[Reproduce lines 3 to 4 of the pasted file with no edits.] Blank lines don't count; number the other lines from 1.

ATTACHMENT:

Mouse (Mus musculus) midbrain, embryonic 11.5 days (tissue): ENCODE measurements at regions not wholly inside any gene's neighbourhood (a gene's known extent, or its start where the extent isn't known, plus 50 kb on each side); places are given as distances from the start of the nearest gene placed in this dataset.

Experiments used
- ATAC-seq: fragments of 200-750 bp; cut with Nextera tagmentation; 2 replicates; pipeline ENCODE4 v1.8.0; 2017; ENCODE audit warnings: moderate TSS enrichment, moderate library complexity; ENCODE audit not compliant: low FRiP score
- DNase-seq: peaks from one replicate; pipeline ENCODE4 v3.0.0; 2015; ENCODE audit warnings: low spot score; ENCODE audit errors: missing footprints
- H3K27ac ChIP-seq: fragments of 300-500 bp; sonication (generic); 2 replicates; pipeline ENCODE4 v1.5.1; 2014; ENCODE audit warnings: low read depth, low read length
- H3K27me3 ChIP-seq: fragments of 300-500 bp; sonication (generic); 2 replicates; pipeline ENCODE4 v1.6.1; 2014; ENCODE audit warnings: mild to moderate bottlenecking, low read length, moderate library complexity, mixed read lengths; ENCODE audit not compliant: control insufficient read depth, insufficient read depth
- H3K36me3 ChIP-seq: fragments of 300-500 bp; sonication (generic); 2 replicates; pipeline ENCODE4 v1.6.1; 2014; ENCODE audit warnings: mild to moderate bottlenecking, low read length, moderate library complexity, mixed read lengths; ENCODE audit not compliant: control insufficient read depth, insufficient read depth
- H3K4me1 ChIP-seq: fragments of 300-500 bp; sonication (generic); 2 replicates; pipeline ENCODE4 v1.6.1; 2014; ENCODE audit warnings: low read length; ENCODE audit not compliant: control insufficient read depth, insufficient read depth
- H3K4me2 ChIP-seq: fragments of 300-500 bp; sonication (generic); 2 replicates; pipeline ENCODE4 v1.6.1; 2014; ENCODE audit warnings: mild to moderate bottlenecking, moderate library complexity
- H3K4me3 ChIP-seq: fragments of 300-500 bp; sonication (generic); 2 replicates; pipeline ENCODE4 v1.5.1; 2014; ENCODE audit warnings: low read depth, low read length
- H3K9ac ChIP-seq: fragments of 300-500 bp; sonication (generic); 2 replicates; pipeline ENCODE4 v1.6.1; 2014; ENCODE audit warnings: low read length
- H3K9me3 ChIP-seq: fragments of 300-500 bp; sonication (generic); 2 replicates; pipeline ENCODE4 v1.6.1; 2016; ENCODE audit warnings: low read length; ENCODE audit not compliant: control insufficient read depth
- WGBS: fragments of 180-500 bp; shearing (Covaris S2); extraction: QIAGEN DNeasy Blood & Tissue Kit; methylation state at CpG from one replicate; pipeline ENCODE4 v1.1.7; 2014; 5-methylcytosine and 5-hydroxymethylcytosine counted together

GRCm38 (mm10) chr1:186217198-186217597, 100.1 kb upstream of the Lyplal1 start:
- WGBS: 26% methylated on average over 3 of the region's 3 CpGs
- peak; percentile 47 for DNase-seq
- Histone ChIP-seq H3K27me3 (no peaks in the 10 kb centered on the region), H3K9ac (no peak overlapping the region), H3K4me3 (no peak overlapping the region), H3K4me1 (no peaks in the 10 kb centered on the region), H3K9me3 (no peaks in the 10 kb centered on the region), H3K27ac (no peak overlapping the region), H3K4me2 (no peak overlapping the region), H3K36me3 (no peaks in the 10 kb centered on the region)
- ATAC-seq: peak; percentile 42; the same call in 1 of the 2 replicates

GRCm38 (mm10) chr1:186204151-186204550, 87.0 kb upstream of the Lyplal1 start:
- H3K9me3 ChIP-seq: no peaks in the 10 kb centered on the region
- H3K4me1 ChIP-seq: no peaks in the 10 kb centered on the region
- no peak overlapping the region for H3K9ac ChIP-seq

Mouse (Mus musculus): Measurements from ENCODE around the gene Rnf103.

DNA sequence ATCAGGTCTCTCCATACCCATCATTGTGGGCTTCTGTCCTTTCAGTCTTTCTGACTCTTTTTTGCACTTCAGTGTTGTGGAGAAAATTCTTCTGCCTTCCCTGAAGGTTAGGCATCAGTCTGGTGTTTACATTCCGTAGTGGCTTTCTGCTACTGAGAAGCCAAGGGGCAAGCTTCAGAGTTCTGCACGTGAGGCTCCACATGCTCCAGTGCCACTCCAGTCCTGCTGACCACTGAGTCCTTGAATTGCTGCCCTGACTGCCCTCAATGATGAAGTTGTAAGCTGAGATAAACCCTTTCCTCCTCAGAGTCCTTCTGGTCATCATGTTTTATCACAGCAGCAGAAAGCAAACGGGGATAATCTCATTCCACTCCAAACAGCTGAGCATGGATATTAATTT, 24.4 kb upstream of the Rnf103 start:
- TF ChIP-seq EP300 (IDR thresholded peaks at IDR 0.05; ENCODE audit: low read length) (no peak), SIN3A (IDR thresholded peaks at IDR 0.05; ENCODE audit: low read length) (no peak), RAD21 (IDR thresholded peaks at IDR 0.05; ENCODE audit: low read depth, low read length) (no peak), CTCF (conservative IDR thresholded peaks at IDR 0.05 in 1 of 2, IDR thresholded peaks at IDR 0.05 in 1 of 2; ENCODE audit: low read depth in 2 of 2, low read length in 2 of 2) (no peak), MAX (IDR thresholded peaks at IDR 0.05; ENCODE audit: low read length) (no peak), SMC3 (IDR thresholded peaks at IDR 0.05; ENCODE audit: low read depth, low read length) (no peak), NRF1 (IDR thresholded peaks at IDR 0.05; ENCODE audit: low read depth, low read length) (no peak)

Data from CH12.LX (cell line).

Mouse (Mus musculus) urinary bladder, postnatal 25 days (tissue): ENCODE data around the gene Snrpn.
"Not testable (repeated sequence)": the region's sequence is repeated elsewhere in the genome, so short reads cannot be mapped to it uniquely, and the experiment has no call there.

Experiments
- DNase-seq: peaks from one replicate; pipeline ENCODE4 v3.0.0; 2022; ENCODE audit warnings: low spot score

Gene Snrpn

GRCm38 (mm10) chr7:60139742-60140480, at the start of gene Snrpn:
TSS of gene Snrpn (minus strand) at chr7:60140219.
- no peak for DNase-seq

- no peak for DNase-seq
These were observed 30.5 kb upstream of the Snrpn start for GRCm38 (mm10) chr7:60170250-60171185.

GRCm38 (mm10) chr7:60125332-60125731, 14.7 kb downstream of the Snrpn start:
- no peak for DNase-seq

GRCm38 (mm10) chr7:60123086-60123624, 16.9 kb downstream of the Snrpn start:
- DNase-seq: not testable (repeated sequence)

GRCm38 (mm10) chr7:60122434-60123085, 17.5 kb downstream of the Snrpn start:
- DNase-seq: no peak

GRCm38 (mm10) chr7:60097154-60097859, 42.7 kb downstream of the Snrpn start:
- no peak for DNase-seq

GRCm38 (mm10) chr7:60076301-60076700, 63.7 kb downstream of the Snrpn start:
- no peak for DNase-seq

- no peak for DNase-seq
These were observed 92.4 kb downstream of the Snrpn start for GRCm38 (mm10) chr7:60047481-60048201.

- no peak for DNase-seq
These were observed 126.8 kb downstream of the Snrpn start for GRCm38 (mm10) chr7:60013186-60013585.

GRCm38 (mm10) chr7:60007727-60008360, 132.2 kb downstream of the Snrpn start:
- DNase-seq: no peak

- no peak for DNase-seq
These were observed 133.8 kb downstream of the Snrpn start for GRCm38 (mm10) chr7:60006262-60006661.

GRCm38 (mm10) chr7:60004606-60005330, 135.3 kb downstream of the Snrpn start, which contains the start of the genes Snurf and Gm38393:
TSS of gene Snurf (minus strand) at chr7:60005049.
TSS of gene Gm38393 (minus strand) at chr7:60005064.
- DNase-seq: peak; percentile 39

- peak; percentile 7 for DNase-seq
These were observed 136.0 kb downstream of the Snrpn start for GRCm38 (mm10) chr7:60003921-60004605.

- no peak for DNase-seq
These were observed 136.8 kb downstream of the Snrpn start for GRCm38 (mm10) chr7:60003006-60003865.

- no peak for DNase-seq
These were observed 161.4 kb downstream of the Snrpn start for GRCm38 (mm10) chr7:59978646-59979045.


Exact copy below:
- ATAC-seq: fragments of 200-750 bp; cut with Nextera tagmentation; 2 replicates; pipeline ENCODE4 v1.8.0; 2017; ENCODE audit warnings: moderate TSS enrichment, moderate library complexity; ENCODE audit not compliant: low FRiP score
- DNase-seq: peaks from one replicate; pipeline ENCODE4 v3.0.0; 2015; ENCODE audit warnings: low spot score; ENCODE audit errors: missing footprints